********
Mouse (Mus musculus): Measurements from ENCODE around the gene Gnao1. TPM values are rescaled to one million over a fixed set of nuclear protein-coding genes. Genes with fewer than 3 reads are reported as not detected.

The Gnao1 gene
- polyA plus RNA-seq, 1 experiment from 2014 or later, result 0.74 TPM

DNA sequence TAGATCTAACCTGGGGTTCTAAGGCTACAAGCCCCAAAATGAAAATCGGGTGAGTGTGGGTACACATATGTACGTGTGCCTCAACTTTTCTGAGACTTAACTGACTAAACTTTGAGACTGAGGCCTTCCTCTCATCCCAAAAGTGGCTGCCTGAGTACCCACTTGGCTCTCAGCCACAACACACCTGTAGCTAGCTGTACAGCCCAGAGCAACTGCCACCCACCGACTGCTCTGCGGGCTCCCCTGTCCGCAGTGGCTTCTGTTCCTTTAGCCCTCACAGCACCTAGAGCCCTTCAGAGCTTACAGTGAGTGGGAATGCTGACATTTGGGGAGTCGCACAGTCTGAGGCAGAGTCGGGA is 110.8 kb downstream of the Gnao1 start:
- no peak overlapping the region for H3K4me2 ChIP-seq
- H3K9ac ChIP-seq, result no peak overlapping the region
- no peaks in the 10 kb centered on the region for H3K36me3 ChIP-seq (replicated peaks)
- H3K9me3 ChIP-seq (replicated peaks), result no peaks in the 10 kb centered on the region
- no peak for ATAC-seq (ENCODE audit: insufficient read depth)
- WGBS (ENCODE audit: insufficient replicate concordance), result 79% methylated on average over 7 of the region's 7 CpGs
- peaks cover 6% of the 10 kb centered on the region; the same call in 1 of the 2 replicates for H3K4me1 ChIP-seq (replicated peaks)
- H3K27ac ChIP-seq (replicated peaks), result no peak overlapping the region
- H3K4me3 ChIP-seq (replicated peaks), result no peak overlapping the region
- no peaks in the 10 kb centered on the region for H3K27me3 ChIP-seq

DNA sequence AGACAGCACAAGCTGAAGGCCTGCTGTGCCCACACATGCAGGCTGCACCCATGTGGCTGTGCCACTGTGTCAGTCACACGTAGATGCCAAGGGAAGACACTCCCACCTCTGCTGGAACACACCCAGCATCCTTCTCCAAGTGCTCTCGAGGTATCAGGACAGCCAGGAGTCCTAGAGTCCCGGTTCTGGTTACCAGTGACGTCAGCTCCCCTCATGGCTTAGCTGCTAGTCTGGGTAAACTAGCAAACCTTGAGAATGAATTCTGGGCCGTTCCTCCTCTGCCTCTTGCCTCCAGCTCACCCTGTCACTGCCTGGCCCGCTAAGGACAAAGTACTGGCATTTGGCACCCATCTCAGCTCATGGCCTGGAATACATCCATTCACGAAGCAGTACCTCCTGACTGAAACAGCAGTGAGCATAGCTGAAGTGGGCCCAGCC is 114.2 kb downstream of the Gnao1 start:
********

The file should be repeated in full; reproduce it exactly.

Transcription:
Mouse (Mus musculus): Measurements from ENCODE around the gene Gnao1. TPM values are rescaled to one million over a fixed set of nuclear protein-coding genes. Genes with fewer than 3 reads are reported as not detected.

The Gnao1 gene
- polyA plus RNA-seq, 1 experiment from 2014 or later, result 0.74 TPM

DNA sequence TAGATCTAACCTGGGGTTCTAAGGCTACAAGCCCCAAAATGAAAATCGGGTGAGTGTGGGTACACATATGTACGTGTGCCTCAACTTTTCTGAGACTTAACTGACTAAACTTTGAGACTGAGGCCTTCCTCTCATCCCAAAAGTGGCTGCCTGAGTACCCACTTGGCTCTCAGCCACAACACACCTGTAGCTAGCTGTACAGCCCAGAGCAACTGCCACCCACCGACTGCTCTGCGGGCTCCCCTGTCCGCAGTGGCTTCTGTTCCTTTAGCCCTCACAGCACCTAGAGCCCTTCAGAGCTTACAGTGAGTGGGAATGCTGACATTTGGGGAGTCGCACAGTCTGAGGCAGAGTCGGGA is 110.8 kb downstream of the Gnao1 start:
- no peak overlapping the region for H3K4me2 ChIP-seq
- H3K9ac ChIP-seq, result no peak overlapping the region
- no peaks in the 10 kb centered on the region for H3K36me3 ChIP-seq (replicated peaks)
- H3K9me3 ChIP-seq (replicated peaks), result no peaks in the 10 kb centered on the region
- no peak for ATAC-seq (ENCODE audit: insufficient read depth)
- WGBS (ENCODE audit: insufficient replicate concordance), result 79% methylated on average over 7 of the region's 7 CpGs
- peaks cover 6% of the 10 kb centered on the region; the same call in 1 of the 2 replicates for H3K4me1 ChIP-seq (replicated peaks)
- H3K27ac ChIP-seq (replicated peaks), result no peak overlapping the region
- H3K4me3 ChIP-seq (replicated peaks), result no peak overlapping the region
- no peaks in the 10 kb centered on the region for H3K27me3 ChIP-seq

DNA sequence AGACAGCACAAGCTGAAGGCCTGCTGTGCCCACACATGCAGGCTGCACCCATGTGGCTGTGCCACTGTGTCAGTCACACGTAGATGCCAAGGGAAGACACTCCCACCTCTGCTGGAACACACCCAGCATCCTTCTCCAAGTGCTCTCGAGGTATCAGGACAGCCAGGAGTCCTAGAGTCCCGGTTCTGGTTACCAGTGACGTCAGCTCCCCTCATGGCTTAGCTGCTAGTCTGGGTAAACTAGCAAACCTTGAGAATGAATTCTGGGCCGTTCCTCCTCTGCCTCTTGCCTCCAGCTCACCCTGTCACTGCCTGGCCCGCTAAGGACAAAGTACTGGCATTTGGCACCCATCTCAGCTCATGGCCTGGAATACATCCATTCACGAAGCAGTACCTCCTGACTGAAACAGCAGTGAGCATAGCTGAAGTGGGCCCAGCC is 114.2 kb downstream of the Gnao1 start: